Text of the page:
Two years ago, a woman strolled into Corner Perk Café, an intimate coffee venue located in the low-country town of Bluffton, South Carolina. She politely ordered, paid for her drink, then handed the cashier an unanticipated $100 bill. Had it not been intended for the other customers behind her, it would have been a lofty tip for the lucky cashier.
Since then, the woman, who is anonymous even to Corner Perk employees, has donated on eight or nine separate occasions—the most recent being this past February. Whatever her motivation, fellow Corner Perk customers have noticed. Some began paying for the person in line behind them too. And so the trend began.
“‘Pay it forward’ is naturally becoming a motto of ours after seeing what this woman has done and how it has affected people,” Corner Perk Café owner Josh Cooke says. “What’s really neat is how other people are starting to catch on—today a guy came in and paid it forward, and three people after him did the same thing.”
Paying it forward occurs when a single person decides to do something kind for someone else without expecting anything in return. The recipient then goes on to do something kind for another person. This cycle continues until kindness spreads throughout the community.
Science fiction writer Robert A. Heinlein coined the term “pay it forward” in his book Between Planets. However, the concept was far from new. Greek dramatist Menander gave life to the idea through his New Comedy Dyskolos in 317 B.C. Sostratos, the lead character in the play, stated that a wealthy man must be noble and should “make rich as many people as you can by your own efforts, for this act never dies.” The text of this play went missing until 1957 when it was discovered and republished.
Similarly, in 1784, Benjamin Franklin made an effort to revive the concept in a letter he addressed to Kentucky Senator Benjamin Webb. In the letter, Franklin stated he would lend Webb a sum of money, but that if Webb ever met another honest man who needed financial help, he should repay Franklin by lending the money to that third party. From there, he hoped “it may go thro’ many hands . . .”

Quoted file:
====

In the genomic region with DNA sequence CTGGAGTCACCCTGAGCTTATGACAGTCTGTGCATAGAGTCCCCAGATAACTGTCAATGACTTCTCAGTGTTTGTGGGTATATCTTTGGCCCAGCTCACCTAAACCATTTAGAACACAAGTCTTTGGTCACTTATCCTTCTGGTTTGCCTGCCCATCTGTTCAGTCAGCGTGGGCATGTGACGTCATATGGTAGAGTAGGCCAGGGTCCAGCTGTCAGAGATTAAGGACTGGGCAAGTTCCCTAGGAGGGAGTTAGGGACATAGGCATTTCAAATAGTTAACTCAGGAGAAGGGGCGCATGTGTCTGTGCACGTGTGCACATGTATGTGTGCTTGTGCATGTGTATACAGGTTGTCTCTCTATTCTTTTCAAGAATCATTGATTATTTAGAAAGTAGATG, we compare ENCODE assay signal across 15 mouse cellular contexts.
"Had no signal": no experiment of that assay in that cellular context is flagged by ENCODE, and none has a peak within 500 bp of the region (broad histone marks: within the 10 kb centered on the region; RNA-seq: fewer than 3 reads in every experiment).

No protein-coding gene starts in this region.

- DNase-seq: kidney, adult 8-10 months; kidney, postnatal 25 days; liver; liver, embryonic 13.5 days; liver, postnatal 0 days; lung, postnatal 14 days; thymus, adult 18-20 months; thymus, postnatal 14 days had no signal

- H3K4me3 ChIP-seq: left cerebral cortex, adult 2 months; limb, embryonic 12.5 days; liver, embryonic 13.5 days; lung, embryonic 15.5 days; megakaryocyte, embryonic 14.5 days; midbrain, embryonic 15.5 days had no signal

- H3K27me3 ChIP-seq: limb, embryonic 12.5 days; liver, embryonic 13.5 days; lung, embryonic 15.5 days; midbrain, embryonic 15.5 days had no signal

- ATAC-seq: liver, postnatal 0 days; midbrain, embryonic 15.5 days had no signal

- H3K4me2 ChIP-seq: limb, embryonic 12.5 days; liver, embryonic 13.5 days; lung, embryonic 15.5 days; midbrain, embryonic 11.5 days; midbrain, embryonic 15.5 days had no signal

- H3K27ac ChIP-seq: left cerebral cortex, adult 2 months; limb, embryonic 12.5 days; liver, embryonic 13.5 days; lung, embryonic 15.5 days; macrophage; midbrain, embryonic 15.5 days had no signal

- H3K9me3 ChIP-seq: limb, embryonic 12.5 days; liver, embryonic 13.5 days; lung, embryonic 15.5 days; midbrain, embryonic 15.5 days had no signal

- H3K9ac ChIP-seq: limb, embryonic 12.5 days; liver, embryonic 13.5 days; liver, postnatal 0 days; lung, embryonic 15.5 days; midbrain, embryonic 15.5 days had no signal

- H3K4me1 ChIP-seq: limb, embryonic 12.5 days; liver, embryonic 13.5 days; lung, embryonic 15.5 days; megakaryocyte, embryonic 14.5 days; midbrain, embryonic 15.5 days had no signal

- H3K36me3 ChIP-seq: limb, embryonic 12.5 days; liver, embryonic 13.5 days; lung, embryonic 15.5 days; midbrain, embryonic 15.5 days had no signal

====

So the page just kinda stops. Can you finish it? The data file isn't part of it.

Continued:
The movement was publicly revived in 1999 when author Catherine Ryan Hyde published her third book, appropriately titled Pay it Forward. The following year, a film based on the book starring Kevin Spacey and Helen Hunt was released in theaters. The story follows three characters asked to complete three generous deeds for each act of generosity they had received. This deed had to achieve something unattainable by the recipient. The characters spun a web of kindness through their kind acts.
Reaction to the book and subsequent film was so popular that the concept behind it was turned into a national holiday. The holiday, known as National Pay it Forward Day, was founded by Australian Blake Beattie in 2007 and takes place every year on April 26.
Growing up, Nichols’ family lived in poverty, surviving on food stamps and the kindness of others. Neighbors would send care baskets, and on one occurrence somebody even left them money in their mailbox.
“There’s absolutely no way we could go back and repay them, so the best thing we could do was to pay it forward to people who were in similar situations and try to make their lives a little bit better,” Nichols says.
Nichols became the U.S. coordinator of the holiday in 2009, when only fifteen countries celebrated the day. In three years, he “rallied the troops,” improving relations between existing members and expanding the movement to encompass forty-eight countries including Brazil, Denmark, New Zealand, South Africa, and the United Kingdom.